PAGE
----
Published originally in the 1976 collection of the same name, "Coal" is at its most basic level an assertion and celebration of blackness. More compellingly, however, it is a poem that resists attempts to close off its celebration of difference, allowing both poet and reader the opportunity to reframe our collective understanding of identity, race, and culture. Part of Lorde's first volume to be published by a major publisher, "Coal" was instrumental in bringing her work to a broader readership. The poem was also published as part of Undersong: Chosen Poems - Old and New in 1982 and again in the revised edition released in 1992. The latter was awarded the Lambda Literary Award.
The text used for this summary is from The Collected Poems of Audre Lorde, W. W. Norton, 1997, p. 6. Versions of the poem can be found on the following web pages: http://www.poetryfoundation.org/poem/171285 and http://postcolonialstudies.emory.edu/audre-lorde/.
"Coal" is composed of three irregular stanzas, with the opening stanza containing six lines, the middle stanza containing fifteen lines, and the closing stanza completing the poem with four lines (quatrain). Although the poem is void of any identifiable rhyme scheme, it does rely significantly on the presence of a controlling metaphor: coal, the mineralized form of fossilized carbon. Although the absence of a rhyme scheme creates an almost workmanlike tone to the poem, precluding it from flowing smoothly and elegantly, the implications of this shaping metaphor--common, stable, black--allows the poem to unfold as an incisive commentary on the essence of blackness as it is understood (and misunderstood) in contemporary culture.
The opening stanza creates a notable alignment between the core stability of coal, recognizable most obviously through its base blackness, and the voice of the poem, which self-identifies as the essence of another type of blackness that is grounded in race, history, culture, and language. Read at this level, "Coal" opens as a poem of struggle, as the poet/speaker attempts to speak through (and be heard above) the defining blackness.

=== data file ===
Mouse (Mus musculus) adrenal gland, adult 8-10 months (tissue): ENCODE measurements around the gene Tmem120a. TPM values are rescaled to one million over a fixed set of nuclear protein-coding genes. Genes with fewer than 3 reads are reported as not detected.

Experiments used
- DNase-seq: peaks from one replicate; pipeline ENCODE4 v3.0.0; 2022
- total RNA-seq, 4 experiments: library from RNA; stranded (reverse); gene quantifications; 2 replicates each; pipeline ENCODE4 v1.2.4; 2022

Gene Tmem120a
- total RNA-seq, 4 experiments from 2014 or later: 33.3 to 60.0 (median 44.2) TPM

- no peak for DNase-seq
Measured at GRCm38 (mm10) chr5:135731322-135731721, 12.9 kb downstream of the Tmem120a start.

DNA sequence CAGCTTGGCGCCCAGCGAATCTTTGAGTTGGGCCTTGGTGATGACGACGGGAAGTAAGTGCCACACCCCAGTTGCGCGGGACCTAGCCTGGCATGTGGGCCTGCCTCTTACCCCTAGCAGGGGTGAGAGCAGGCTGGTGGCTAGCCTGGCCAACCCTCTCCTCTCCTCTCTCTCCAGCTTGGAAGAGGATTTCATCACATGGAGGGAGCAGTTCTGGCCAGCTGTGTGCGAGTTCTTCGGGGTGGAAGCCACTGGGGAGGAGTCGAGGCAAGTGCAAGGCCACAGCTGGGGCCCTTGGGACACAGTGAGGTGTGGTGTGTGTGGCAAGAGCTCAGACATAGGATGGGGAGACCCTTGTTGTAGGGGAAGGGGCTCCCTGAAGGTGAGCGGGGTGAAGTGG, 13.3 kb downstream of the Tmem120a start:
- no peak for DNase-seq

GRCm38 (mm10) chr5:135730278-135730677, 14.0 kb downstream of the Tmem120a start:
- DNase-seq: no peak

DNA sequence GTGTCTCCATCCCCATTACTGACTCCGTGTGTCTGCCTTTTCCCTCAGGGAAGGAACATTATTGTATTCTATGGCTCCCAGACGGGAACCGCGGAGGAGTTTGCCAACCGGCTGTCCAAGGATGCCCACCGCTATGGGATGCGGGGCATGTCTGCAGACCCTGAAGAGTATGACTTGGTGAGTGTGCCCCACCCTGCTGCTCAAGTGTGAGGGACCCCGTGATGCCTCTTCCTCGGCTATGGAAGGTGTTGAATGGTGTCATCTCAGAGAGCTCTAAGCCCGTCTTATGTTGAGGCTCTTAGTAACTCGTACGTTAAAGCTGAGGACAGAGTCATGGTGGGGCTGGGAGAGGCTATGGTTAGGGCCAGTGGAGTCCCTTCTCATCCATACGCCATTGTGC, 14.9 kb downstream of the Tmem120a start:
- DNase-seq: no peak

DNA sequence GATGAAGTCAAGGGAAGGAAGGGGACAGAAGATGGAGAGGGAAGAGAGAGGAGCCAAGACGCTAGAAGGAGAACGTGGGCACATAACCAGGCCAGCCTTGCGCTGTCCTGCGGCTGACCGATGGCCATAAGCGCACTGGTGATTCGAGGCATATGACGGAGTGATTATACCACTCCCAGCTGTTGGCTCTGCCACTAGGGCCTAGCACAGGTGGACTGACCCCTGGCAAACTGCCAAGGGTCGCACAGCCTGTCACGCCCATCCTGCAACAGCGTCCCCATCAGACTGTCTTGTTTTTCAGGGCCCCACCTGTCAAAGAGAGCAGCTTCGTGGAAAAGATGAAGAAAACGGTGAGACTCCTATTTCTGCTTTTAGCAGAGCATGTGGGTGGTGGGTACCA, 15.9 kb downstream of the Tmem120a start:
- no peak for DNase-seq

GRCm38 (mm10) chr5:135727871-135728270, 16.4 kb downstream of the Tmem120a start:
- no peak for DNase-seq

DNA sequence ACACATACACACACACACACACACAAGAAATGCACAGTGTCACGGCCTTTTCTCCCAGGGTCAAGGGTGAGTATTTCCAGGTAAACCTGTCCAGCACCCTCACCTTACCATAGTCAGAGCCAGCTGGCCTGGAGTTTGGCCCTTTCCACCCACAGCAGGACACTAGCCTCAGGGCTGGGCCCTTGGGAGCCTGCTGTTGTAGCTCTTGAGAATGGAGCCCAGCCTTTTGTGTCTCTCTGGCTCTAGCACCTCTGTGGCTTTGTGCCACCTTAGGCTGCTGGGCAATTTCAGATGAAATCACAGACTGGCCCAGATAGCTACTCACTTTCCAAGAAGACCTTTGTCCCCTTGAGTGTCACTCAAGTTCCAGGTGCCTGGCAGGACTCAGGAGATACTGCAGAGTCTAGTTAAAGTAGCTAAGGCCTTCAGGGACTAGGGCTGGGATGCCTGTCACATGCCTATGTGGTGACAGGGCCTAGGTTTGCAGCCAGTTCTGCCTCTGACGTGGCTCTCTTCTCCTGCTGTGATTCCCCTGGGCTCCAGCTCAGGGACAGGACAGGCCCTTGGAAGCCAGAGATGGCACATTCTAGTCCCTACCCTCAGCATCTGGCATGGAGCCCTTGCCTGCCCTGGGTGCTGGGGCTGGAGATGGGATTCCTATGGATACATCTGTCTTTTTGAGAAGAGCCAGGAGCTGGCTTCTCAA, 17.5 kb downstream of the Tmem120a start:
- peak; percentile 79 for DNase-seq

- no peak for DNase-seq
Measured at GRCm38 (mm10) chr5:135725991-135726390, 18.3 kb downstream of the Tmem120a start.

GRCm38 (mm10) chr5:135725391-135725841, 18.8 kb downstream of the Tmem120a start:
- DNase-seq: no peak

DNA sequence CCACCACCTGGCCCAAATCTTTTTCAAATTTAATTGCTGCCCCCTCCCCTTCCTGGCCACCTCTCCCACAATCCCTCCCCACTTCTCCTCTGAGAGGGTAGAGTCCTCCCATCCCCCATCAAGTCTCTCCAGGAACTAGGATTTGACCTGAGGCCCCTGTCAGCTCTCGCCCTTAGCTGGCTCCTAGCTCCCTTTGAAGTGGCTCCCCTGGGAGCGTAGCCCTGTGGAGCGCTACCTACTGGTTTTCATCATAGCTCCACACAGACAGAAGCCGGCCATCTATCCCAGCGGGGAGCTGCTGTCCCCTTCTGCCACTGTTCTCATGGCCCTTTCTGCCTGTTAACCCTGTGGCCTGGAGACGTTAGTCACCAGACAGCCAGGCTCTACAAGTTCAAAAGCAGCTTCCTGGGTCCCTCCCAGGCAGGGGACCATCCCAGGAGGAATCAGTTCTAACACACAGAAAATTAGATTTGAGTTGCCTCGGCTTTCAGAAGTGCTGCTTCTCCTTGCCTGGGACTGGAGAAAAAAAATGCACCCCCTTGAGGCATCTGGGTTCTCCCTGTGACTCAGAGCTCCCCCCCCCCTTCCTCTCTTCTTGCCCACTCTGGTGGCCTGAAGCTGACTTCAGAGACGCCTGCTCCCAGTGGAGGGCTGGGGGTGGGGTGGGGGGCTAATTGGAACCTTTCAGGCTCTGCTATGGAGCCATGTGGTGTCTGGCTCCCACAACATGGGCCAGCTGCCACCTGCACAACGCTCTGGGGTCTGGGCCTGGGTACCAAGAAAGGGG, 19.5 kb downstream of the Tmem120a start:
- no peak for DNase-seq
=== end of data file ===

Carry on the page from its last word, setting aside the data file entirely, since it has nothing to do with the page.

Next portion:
At the same time, however, this stanza opens the poem outward to explore the potential for an almost open catalogue of transformations to redefine blackness in any number of ways. This stanza establishes coal (and its more sparkling extended family) as the essence of blackness itself. More specifically, this stanza alludes to the belief that under a specific and perfectly calibrated combination of time, pressure, and heat, coal as a base material can be transformed into something diamond-like, something that is perceived as more precious, more luxurious, more valuable than its base element.
The second stanza suggests that words, like base elements, are open holders of meaning, power, and influence. Like coal, which can be seen simply as fuel, words can be used to staple ideas to language, roughly and without elegance. Like coal transformed, words can also create richly textured spaces through which meaning can glow luminescent with the subtleties of cultural, racial, and sexual identities.
This is not to suggest that "Coal" idealizes or romanticizes language. This stanza points, too, to the struggles of the poet/speaker to control words, to shape their many corners in such a way as to reflect her reality, and to keep them from wandering to hurtful, uncontrolled (and uncontrollable) places. With openness and with transformation comes great potential for positive change but also for negativity, most often in the form of diminishing clarity and confusion.
The closing quatrain opens outward even more dramatically, allowing the energy of love most broadly defined (of self, of life, of blackness) to transform the base blackness yet again. Rather than being perceived as a challenge or struggle that has to be overcome, blackness in the final stanza is a point of pride both personal and communal. Reframing the complexity of blackness allows the poet/speaker to embrace an origin shaped by the elements (earth and fire) and defined by a sense of openness (and hence possibility) that was previously overlooked. From an almost stultifying and oppressive stability, through transformation driven by language and love, to a confident, self-assured acceptance and pride in identity, the poem loops back onto itself to celebrate the total blackness that is consistent and foundational to its message.